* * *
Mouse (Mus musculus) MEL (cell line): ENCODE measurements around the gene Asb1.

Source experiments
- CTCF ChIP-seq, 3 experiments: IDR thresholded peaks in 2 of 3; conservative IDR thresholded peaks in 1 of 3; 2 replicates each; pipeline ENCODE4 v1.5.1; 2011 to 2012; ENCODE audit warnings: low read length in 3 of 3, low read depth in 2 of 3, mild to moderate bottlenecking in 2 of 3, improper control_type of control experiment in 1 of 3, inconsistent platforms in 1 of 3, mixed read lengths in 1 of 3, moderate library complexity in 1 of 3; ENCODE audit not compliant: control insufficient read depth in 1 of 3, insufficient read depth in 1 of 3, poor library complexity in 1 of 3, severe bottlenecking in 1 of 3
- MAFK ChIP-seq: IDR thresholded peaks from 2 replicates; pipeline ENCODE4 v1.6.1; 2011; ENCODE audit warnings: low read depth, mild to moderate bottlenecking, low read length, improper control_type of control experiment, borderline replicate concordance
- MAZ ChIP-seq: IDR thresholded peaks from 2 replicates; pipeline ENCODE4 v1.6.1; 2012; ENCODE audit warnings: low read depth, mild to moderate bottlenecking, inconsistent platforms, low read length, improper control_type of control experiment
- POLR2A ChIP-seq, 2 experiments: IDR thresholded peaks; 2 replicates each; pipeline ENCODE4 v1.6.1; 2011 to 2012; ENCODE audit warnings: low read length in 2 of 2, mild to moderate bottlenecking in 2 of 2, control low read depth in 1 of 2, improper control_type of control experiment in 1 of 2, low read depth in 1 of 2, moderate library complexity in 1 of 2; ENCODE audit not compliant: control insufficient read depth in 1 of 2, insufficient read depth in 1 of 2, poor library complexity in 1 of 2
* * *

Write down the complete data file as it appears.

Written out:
Mouse (Mus musculus) MEL (cell line): ENCODE measurements around the gene Asb1.

Source experiments
- CTCF ChIP-seq, 3 experiments: IDR thresholded peaks in 2 of 3; conservative IDR thresholded peaks in 1 of 3; 2 replicates each; pipeline ENCODE4 v1.5.1; 2011 to 2012; ENCODE audit warnings: low read length in 3 of 3, low read depth in 2 of 3, mild to moderate bottlenecking in 2 of 3, improper control_type of control experiment in 1 of 3, inconsistent platforms in 1 of 3, mixed read lengths in 1 of 3, moderate library complexity in 1 of 3; ENCODE audit not compliant: control insufficient read depth in 1 of 3, insufficient read depth in 1 of 3, poor library complexity in 1 of 3, severe bottlenecking in 1 of 3
- MAFK ChIP-seq: IDR thresholded peaks from 2 replicates; pipeline ENCODE4 v1.6.1; 2011; ENCODE audit warnings: low read depth, mild to moderate bottlenecking, low read length, improper control_type of control experiment, borderline replicate concordance
- MAZ ChIP-seq: IDR thresholded peaks from 2 replicates; pipeline ENCODE4 v1.6.1; 2012; ENCODE audit warnings: low read depth, mild to moderate bottlenecking, inconsistent platforms, low read length, improper control_type of control experiment
- POLR2A ChIP-seq, 2 experiments: IDR thresholded peaks; 2 replicates each; pipeline ENCODE4 v1.6.1; 2011 to 2012; ENCODE audit warnings: low read length in 2 of 2, mild to moderate bottlenecking in 2 of 2, control low read depth in 1 of 2, improper control_type of control experiment in 1 of 2, low read depth in 1 of 2, moderate library complexity in 1 of 2; ENCODE audit not compliant: control insufficient read depth in 1 of 2, insufficient read depth in 1 of 2, poor library complexity in 1 of 2